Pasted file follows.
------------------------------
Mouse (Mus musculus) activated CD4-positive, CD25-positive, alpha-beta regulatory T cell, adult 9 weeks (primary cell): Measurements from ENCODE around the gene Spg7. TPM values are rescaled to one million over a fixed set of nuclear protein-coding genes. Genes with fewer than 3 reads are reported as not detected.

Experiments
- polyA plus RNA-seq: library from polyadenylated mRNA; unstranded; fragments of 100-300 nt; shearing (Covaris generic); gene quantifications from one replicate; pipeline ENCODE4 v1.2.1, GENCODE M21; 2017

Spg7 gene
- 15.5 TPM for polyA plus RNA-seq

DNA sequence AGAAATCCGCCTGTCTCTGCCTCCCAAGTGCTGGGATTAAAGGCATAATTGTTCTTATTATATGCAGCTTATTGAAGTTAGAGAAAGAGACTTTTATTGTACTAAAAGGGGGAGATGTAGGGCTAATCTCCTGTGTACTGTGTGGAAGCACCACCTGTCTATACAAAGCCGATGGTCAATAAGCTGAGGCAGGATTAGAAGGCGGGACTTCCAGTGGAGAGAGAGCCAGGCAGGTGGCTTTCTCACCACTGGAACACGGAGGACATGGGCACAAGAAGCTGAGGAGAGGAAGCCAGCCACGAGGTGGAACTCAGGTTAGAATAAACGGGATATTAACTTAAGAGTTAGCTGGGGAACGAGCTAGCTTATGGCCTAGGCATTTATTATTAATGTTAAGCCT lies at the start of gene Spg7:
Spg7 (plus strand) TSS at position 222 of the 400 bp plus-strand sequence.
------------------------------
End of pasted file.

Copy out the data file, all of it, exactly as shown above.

Mouse (Mus musculus) activated CD4-positive, CD25-positive, alpha-beta regulatory T cell, adult 9 weeks (primary cell): Measurements from ENCODE around the gene Spg7. TPM values are rescaled to one million over a fixed set of nuclear protein-coding genes. Genes with fewer than 3 reads are reported as not detected.

Experiments
- polyA plus RNA-seq: library from polyadenylated mRNA; unstranded; fragments of 100-300 nt; shearing (Covaris generic); gene quantifications from one replicate; pipeline ENCODE4 v1.2.1, GENCODE M21; 2017

Spg7 gene
- 15.5 TPM for polyA plus RNA-seq

DNA sequence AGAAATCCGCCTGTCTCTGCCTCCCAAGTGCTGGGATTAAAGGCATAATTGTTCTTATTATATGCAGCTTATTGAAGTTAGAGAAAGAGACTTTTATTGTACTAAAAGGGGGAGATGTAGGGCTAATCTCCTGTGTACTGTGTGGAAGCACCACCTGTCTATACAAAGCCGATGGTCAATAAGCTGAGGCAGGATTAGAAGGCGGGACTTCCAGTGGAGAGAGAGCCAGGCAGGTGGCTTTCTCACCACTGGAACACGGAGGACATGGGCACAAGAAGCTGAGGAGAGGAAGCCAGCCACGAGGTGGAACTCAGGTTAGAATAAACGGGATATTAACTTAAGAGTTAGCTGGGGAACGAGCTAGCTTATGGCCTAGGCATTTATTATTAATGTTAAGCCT lies at the start of gene Spg7:
Spg7 (plus strand) TSS at position 222 of the 400 bp plus-strand sequence.